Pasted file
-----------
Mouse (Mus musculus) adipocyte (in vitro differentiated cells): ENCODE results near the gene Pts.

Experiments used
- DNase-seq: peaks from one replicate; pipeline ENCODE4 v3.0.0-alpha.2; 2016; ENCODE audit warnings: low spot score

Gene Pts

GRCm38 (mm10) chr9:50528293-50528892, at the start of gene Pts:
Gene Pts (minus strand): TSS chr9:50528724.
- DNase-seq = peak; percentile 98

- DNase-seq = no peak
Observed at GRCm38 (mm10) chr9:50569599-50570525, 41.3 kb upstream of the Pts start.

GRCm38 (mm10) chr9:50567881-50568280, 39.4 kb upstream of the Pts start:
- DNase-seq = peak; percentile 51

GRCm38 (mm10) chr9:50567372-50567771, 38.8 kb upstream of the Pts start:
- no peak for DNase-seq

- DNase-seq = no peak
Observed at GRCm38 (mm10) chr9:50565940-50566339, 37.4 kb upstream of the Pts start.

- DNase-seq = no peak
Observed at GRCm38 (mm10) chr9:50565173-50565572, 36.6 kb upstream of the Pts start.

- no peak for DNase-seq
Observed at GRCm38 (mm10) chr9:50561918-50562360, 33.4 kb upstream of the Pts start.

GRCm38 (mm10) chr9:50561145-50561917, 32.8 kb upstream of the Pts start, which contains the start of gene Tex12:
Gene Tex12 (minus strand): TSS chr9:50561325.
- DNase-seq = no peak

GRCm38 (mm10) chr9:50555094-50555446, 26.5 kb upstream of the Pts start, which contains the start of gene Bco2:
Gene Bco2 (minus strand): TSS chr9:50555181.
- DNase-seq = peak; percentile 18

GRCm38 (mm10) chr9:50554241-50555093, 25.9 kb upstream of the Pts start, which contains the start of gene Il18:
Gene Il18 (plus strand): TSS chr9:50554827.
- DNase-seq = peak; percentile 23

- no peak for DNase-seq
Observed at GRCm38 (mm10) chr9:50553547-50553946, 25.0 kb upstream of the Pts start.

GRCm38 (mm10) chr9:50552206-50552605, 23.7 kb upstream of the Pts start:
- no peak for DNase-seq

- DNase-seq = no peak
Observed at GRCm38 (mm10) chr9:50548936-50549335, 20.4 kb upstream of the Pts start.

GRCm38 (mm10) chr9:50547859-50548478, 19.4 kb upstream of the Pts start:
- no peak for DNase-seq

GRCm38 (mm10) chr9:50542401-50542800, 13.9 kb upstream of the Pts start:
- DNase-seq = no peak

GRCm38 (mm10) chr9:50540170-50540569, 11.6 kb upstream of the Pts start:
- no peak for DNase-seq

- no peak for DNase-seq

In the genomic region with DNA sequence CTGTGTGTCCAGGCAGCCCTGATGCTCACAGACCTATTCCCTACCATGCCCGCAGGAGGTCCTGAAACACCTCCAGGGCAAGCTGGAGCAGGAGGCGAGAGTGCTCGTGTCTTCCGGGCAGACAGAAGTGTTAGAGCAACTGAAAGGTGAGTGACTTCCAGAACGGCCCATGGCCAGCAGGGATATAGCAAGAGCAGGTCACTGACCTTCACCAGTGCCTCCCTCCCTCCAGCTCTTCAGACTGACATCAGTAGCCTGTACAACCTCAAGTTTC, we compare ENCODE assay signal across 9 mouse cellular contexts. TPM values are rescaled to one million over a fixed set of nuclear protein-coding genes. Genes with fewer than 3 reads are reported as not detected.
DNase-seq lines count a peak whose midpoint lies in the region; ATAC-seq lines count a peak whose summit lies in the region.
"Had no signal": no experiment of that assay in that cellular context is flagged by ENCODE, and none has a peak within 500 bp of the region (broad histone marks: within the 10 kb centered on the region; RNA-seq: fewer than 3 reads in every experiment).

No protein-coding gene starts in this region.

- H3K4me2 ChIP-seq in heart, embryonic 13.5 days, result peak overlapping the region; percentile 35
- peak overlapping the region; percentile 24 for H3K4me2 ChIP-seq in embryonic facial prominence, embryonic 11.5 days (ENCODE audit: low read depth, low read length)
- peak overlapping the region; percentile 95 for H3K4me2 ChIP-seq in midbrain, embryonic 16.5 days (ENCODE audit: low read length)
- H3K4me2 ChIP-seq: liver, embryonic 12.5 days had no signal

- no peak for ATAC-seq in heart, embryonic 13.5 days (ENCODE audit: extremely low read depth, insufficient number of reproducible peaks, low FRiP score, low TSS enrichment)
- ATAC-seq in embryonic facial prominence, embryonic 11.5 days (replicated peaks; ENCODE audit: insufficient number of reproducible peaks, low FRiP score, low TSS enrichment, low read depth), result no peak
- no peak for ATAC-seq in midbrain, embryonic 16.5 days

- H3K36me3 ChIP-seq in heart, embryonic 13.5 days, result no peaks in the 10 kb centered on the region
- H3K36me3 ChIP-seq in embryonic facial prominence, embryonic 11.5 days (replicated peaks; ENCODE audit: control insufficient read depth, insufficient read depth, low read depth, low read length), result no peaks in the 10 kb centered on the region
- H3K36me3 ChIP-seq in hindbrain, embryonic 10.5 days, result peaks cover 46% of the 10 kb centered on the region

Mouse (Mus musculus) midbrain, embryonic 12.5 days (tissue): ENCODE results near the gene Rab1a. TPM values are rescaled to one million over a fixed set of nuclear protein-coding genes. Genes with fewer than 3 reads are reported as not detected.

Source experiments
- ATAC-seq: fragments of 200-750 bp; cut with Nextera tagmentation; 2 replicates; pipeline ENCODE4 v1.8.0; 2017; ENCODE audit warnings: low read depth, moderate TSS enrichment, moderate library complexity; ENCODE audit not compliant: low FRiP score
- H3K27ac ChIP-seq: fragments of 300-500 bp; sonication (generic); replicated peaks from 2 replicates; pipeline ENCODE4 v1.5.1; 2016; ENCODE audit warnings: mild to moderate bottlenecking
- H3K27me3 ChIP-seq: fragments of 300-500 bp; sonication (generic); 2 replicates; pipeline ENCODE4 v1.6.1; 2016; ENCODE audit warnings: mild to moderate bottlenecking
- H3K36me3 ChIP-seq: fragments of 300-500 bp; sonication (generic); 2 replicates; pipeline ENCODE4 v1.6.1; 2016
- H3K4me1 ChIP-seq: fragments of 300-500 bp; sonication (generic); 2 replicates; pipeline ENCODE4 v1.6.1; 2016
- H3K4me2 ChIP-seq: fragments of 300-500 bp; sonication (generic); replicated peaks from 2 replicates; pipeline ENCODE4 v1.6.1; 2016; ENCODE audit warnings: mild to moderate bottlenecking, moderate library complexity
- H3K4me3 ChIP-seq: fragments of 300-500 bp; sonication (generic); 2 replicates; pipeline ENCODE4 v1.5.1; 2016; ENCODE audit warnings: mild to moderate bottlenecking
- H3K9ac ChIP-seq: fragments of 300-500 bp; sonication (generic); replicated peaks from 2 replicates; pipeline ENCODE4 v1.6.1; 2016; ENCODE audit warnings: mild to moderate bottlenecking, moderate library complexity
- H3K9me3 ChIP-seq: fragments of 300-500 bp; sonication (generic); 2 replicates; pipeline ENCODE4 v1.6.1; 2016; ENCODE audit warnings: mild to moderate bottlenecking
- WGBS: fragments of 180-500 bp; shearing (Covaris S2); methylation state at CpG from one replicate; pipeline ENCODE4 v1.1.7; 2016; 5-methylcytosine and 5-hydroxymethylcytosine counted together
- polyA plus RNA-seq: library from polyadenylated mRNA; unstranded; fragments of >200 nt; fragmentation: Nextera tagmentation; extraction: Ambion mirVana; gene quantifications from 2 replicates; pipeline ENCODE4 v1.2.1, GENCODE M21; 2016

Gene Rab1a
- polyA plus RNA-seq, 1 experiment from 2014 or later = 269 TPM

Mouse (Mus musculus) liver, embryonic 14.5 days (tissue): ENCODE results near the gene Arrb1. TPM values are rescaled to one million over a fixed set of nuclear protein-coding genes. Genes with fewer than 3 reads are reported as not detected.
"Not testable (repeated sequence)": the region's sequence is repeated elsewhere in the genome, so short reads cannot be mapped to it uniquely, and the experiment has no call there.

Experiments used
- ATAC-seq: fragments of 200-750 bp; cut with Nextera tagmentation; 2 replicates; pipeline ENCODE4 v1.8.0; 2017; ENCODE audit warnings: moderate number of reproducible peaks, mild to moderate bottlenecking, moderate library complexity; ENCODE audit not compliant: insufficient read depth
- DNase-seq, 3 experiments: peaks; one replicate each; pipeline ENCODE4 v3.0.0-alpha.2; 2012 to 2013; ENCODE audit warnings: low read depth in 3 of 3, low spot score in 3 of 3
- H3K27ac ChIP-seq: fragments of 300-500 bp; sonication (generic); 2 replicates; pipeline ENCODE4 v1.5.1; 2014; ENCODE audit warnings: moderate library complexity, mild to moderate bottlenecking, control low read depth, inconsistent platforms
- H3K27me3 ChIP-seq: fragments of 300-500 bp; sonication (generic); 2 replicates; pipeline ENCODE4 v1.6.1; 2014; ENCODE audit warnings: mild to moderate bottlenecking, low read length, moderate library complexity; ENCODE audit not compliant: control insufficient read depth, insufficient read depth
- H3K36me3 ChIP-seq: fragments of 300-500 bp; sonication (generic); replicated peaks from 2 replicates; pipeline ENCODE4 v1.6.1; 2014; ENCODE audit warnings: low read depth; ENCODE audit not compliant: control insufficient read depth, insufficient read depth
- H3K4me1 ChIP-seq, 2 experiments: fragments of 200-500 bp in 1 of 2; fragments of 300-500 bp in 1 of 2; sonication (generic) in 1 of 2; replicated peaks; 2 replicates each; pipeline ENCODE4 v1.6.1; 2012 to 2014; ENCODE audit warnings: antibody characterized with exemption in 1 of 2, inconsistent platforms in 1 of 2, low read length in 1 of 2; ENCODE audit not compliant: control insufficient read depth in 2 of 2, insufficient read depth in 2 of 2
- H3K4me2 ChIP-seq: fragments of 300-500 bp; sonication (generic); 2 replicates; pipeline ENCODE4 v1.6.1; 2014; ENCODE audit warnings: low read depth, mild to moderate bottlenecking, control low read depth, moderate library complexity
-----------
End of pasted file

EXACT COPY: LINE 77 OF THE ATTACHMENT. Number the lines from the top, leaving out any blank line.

- H3K27me3 ChIP-seq: fragments of 300-500 bp; sonication (generic); 2 replicates; pipeline ENCODE4 v1.6.1; 2014; ENCODE audit warnings: mild to moderate bottlenecking, low read length, moderate library complexity; ENCODE audit not compliant: control insufficient read depth, insufficient read depth